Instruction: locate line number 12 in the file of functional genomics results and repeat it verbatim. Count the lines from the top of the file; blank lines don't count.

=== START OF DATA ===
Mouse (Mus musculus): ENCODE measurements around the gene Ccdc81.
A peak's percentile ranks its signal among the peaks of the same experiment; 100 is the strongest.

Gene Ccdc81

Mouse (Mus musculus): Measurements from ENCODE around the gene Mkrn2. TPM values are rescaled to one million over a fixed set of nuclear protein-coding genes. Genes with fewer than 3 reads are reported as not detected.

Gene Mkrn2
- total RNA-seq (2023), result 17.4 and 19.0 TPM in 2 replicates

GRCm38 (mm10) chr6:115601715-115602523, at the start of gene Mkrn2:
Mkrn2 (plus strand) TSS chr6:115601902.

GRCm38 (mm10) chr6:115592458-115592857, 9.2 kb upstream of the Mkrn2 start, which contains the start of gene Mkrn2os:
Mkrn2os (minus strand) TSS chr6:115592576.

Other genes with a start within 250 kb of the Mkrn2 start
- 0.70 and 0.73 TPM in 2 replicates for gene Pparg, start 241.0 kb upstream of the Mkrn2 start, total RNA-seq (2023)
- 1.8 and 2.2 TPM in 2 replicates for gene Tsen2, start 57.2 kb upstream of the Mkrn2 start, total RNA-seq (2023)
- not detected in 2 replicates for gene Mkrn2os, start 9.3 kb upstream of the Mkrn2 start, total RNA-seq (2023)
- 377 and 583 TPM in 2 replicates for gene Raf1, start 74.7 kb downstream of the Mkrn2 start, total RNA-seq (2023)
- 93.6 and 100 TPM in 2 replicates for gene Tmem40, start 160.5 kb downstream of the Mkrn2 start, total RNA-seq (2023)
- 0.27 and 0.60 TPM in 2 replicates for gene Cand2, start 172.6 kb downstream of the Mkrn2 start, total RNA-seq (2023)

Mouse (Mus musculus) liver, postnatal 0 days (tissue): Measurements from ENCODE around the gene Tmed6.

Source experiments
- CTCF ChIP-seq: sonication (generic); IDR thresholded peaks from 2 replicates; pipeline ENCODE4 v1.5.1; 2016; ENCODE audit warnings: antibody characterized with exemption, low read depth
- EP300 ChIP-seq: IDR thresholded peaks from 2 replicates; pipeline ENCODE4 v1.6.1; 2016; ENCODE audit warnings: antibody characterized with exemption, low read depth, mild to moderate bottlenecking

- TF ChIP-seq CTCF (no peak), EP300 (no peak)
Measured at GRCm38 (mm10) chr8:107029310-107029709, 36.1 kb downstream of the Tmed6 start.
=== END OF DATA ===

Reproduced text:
- 0.70 and 0.73 TPM in 2 replicates for gene Pparg, start 241.0 kb upstream of the Mkrn2 start, total RNA-seq (2023)